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April 14, 1962

Favism and Thalassemia Minor in a Pregnant Woman

Author Affiliations

New York City

From the departments of Medicine and of Obstetrics and Gynecology, The New York Hospital-Cornell Medical Center, and from the Division of Clinical Investigation, Memorial Sloan-Kettering Cancer Center.

JAMA. 1962;180(2):119-121. doi:10.1001/jama.1962.03050150025005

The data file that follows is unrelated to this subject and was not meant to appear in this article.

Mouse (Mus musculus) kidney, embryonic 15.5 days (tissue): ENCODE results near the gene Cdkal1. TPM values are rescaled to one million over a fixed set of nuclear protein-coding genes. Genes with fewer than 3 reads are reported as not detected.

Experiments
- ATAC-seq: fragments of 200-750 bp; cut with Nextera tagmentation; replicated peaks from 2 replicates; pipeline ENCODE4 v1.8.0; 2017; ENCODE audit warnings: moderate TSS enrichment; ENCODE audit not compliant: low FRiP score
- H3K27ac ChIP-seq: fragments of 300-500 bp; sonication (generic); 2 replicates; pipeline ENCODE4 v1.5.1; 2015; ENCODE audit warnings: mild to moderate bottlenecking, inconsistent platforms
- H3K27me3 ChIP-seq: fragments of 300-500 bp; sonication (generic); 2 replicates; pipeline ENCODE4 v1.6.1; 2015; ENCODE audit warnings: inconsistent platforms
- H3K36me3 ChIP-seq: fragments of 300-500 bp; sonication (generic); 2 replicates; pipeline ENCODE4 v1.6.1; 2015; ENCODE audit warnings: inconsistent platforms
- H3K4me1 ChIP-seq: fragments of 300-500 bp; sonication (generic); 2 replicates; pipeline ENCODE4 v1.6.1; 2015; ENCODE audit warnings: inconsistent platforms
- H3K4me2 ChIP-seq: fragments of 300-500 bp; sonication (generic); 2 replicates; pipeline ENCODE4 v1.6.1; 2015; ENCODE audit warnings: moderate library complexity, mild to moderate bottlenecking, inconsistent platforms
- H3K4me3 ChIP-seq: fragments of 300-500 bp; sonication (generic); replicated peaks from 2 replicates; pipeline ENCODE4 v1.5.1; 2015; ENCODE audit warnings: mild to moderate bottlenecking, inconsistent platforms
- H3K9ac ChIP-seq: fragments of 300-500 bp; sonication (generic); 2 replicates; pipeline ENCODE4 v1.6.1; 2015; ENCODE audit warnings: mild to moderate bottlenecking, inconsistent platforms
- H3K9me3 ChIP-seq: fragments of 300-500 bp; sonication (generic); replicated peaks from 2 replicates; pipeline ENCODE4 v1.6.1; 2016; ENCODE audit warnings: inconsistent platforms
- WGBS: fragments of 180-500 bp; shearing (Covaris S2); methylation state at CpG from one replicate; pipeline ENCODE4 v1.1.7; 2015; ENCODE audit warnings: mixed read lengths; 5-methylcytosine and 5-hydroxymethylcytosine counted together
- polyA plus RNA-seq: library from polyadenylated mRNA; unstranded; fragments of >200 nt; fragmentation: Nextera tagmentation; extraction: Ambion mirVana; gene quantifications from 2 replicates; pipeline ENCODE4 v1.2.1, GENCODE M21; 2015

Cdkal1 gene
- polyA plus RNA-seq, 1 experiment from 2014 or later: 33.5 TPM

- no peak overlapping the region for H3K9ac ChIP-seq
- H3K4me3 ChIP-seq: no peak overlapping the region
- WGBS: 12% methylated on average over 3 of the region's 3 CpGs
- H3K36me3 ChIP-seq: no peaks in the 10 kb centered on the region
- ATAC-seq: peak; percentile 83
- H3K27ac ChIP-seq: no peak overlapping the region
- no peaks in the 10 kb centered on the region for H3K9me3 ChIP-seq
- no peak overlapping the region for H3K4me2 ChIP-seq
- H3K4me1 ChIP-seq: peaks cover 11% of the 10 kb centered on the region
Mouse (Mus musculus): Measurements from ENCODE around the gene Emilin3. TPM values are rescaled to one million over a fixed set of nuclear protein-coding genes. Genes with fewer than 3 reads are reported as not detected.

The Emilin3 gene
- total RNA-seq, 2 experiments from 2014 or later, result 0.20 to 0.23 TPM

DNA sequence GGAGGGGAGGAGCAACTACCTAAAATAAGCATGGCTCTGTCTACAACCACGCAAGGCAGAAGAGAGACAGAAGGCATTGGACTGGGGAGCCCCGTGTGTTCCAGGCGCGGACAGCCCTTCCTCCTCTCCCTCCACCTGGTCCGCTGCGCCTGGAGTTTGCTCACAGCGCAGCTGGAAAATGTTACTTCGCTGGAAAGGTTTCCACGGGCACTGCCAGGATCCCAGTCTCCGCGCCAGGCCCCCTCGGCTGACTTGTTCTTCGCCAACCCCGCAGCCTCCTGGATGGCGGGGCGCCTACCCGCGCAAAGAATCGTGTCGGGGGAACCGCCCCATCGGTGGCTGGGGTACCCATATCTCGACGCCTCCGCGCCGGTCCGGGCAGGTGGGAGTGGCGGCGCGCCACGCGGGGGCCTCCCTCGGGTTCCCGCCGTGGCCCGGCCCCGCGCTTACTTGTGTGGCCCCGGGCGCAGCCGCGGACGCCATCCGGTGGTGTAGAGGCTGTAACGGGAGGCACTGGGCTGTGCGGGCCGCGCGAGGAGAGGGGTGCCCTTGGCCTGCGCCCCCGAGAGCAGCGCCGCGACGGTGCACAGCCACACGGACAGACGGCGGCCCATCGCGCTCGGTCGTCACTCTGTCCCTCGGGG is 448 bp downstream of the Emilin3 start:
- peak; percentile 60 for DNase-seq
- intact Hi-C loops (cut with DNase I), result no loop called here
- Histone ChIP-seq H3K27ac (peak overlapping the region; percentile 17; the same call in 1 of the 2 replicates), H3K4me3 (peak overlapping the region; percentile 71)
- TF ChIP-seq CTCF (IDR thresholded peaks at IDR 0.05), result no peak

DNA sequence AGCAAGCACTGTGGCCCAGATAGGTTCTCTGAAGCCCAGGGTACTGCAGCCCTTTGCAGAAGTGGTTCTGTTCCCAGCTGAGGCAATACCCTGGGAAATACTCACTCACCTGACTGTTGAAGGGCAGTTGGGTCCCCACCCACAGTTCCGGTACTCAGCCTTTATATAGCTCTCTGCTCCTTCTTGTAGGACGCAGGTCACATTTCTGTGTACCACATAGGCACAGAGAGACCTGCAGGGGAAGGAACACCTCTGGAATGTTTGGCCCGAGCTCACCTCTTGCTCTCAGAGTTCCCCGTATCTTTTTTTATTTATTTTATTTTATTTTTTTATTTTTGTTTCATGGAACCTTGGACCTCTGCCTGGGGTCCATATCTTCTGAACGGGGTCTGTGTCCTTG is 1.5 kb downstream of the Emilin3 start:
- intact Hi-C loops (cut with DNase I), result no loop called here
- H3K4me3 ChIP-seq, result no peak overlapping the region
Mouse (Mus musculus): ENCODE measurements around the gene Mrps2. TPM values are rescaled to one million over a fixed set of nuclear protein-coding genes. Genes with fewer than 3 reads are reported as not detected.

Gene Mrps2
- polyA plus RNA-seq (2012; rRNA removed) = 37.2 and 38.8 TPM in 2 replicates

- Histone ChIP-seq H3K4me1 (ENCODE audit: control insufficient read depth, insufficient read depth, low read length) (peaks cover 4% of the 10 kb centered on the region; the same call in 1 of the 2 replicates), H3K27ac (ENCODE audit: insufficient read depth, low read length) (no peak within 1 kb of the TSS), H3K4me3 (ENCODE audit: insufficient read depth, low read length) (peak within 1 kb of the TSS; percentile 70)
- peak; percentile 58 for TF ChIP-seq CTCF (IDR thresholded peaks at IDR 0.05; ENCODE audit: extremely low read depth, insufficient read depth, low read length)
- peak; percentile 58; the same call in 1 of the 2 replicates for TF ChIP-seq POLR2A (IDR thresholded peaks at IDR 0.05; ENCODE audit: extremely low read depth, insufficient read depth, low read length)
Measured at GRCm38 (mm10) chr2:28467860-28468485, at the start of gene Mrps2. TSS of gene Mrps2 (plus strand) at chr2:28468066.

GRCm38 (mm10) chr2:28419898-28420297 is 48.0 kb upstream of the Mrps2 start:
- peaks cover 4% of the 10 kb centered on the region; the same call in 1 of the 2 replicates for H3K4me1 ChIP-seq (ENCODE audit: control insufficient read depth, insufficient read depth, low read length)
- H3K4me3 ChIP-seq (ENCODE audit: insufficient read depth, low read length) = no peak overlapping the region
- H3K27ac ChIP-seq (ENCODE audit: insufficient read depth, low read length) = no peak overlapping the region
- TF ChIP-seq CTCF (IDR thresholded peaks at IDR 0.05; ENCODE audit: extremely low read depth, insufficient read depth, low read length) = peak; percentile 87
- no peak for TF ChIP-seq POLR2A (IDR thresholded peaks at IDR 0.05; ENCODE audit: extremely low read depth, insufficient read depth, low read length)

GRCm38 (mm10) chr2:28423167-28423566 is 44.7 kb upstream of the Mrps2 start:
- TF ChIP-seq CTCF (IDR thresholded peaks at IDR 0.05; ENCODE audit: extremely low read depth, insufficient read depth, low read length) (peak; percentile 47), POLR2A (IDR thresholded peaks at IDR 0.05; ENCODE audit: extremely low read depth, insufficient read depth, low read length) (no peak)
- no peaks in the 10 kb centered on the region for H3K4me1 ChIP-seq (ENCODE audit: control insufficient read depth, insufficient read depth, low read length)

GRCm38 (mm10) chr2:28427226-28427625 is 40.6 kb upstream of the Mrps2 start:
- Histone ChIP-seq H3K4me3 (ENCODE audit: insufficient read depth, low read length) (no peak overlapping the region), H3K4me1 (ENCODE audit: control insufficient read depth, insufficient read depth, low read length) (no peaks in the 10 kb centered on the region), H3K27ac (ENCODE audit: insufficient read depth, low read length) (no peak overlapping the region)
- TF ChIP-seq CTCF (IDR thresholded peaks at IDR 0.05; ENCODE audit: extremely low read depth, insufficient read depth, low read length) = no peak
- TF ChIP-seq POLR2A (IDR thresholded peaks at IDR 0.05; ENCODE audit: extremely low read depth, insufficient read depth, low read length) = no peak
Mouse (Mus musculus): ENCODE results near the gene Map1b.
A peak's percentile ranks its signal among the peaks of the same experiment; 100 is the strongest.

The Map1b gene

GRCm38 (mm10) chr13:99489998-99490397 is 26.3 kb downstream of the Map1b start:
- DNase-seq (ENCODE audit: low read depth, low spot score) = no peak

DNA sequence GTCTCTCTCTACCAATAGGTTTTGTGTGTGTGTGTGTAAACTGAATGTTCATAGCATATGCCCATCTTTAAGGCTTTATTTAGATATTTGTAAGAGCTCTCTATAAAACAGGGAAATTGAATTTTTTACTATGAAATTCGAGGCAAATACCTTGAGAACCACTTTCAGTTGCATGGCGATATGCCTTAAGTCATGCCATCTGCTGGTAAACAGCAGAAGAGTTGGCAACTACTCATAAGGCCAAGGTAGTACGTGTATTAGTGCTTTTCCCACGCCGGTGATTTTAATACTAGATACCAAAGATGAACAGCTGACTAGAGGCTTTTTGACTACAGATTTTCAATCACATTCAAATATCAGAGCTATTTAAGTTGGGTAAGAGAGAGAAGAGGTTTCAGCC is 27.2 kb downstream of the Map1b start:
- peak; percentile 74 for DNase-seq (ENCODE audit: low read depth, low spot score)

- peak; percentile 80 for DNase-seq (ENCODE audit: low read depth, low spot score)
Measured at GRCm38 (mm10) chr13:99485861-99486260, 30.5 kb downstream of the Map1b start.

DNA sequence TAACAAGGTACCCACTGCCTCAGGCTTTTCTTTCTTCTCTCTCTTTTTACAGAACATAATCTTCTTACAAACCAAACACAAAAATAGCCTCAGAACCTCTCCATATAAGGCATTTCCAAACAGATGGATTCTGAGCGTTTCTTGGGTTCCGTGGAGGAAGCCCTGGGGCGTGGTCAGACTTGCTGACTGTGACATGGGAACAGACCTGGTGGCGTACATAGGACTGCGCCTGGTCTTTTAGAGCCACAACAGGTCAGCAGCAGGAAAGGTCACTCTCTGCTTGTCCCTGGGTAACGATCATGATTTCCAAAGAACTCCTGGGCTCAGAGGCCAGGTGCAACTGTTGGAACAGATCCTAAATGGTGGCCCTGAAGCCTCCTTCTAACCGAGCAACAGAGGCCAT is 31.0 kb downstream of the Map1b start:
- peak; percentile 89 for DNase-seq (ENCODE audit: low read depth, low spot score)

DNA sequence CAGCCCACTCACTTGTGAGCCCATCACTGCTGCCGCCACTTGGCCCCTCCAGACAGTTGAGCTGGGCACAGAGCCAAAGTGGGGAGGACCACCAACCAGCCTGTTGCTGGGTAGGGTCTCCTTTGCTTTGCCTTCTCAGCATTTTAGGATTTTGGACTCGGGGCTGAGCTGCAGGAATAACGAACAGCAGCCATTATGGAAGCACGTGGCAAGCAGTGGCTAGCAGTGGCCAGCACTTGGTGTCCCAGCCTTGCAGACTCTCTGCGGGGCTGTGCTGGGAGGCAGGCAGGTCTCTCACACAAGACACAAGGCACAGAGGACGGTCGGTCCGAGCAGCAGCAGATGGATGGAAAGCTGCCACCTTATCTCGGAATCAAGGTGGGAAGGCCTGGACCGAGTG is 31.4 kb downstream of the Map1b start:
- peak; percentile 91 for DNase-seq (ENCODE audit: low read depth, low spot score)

In the past few years, favism and hemolytic anemia induced by a variety of drugs have been shown to be associated with a specific defect in glucose-6-phosphate dehydrogenase (G-6-PD) activity of the erythrocytes of susceptible individuals. This defect, like thalassemia, occurs particularly among individuals of Mediterranean racial background. In the case reported here, a 35-year-old woman of Greek extraction who was in her sixth month of pregnancy had an acute hemolytic episode after ingestion of an inordinate quantity of fava beans. Investigation showed that, while she had inherited thalassemia through her paternal lineage, she had inherited a glucose-6-phosphate dehydrogenase deficiency from her mother. Recognition of such susceptible individuals is important, not only in differential diagnosis of hemolytic syndromes but also in the prevention of hemolytic episodes induced by a variety of commonly used drugs.